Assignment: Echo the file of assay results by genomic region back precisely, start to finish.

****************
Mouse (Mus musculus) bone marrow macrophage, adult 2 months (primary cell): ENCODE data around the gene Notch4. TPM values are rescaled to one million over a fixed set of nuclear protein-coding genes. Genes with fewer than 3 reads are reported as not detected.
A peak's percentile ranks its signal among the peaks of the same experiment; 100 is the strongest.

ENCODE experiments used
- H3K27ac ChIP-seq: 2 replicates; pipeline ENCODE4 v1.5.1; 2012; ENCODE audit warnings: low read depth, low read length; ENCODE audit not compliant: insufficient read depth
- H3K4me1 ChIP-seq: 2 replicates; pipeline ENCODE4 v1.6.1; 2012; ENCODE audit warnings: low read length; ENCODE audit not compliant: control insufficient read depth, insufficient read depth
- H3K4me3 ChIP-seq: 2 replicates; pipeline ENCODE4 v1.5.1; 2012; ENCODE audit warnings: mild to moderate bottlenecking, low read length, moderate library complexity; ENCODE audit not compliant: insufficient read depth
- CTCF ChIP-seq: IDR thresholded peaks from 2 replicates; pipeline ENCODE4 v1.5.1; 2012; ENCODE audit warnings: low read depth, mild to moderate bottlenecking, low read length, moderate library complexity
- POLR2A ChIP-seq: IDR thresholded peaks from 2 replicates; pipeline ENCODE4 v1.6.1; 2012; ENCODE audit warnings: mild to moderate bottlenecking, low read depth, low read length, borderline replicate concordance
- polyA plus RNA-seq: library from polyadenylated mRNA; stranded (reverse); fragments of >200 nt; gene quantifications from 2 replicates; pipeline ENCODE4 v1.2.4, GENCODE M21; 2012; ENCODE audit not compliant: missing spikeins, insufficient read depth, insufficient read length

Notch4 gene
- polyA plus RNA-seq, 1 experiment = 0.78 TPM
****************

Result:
Mouse (Mus musculus) bone marrow macrophage, adult 2 months (primary cell): ENCODE data around the gene Notch4. TPM values are rescaled to one million over a fixed set of nuclear protein-coding genes. Genes with fewer than 3 reads are reported as not detected.
A peak's percentile ranks its signal among the peaks of the same experiment; 100 is the strongest.

ENCODE experiments used
- H3K27ac ChIP-seq: 2 replicates; pipeline ENCODE4 v1.5.1; 2012; ENCODE audit warnings: low read depth, low read length; ENCODE audit not compliant: insufficient read depth
- H3K4me1 ChIP-seq: 2 replicates; pipeline ENCODE4 v1.6.1; 2012; ENCODE audit warnings: low read length; ENCODE audit not compliant: control insufficient read depth, insufficient read depth
- H3K4me3 ChIP-seq: 2 replicates; pipeline ENCODE4 v1.5.1; 2012; ENCODE audit warnings: mild to moderate bottlenecking, low read length, moderate library complexity; ENCODE audit not compliant: insufficient read depth
- CTCF ChIP-seq: IDR thresholded peaks from 2 replicates; pipeline ENCODE4 v1.5.1; 2012; ENCODE audit warnings: low read depth, mild to moderate bottlenecking, low read length, moderate library complexity
- POLR2A ChIP-seq: IDR thresholded peaks from 2 replicates; pipeline ENCODE4 v1.6.1; 2012; ENCODE audit warnings: mild to moderate bottlenecking, low read depth, low read length, borderline replicate concordance
- polyA plus RNA-seq: library from polyadenylated mRNA; stranded (reverse); fragments of >200 nt; gene quantifications from 2 replicates; pipeline ENCODE4 v1.2.4, GENCODE M21; 2012; ENCODE audit not compliant: missing spikeins, insufficient read depth, insufficient read length

Notch4 gene
- polyA plus RNA-seq, 1 experiment = 0.78 TPM